By Jeanette Maxwell*
What gives people the right to come onto your farm and just help themselves to animals you’ve busted a gut to raise?
It is bad enough to lose stock but absolutely sickening to come across bloody entrails and body parts of an animal butchered in a paddock.
Rustling is a nationwide issue but we either don’t report it to the Police in the mistaken belief they won’t care - I promise you they do - or when a rustler is nicked, the Courts dish out penalties so weak-kneed, they make a wet bus ticket look like granite.
Take Tony Harris, a 21-year old Southlander, who killed a couple of sheep with an accomplice and was caught red-handed.
Instead of fessing up he played the sob story by saying he was broke and hungry and needed to eat.
I have one or two serious issues with that excuse.
For starters, the Southland economy is in good heart with plenty of jobs so there is no need to be broke.
But even if they are broke, how on earth can they afford a car?
If they are hungry then presumably they cannot afford electricity so that means cooking the sheep over an open fire and eating it in one sitting.
They must have big appetites but I was livid this caveman sob story worked.
Tony Harris received and please get ready for it, 80 hours' community work, an order to pay $116.03 in reparations and a driving disqualification for three months.
Given the sheep slaughter has no penalties related to driving the overall penalty is a joke.
Where is the deterrence to others?
Where I must ask is justice for the farmer?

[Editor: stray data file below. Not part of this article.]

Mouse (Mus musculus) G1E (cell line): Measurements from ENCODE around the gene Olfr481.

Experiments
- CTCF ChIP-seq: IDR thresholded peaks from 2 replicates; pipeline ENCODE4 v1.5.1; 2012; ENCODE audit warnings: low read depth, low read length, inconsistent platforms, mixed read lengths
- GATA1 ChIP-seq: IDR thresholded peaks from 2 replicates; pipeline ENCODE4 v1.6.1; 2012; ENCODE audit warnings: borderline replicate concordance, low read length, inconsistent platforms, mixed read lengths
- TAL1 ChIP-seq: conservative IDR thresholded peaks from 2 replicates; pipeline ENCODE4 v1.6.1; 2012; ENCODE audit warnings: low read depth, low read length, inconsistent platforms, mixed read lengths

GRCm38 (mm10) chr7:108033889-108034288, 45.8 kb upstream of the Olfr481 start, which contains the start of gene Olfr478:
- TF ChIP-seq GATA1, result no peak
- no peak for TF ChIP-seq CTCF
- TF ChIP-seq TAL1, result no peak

A sheep is not a free French rack on four legs but valuable genetics to breed from.
This is not just about an empty tummy, where is a mention of the all-important Animal Welfare Act?
I don’t imagine for a second this individual was equipped to do the deed humanely.
Somehow the stress and abuse these animals must have gone through doesn’t rate much of a mention and it makes my blood boil.
While the Police are doing an awesome job, it must be soul destroying to see the many hours they have put into getting a result, reduced to a limp wristed tap on the knuckles. The Police know when they crack a rustling case, big or small, it will often lead to other crimes.
Hopefully, a major Canterbury rustling ring broken by Police will see a much stiffer punishment if the offenders are found guilty. You can but hope and while it may be at the opposite scale involving $150,000 worth of sheep, but really, it is the same crime.
I do not know how the alleged perpetrators can live with themselves because the scale means effectively they’re one of us.
We are aware of a similar ring, thought to be operating on the North Island’s East Coast. Again, Police and farmers are onto it but stock theft is not a problem in decline. It very much feels like a growing problem.
Let’s face it, why on earth would you burgle a house when, for not much more than a ‘pub special,’ you can get something new with a warranty. Why risk a stolen phone when that phone can be tracked. Criminals have probably deduced that rustling offers a good reward with few penalties.
So why don’t we take a leaf from how fishery poachers are treated and get similar teeth enacted?
You see the Fisheries Act 1996 has fines of up to $250,000 and the forfeiture of any property used to commit an offence.
With an organised gang that could not just mean a truck and trailer plus working dogs, it could also mean the land stock are held on. For black market abattoirs, it could mean building, equipment and vehicles, or in the case of Southland’s Tony Harris, the car that was used.
We need to get real because stock rustling is hurting sheep farmers badly.
They are undeserving of such greedy, brutal crimes that don’t just hurt them in the pocket and but in the heart.
Let’s draw a line in the sand by stiffening the law to finally deter small time opportunists and the organised criminals alike.
If you have information regarding stock theft or any other crime that you wish to report anonymously, please call Crimestoppers on 0800 555 111. You can report stock theft online by Googling “Stop Stock Theft” too.
Jeanette Maxwell is Federated Farmers Meat & Fibre chairperson.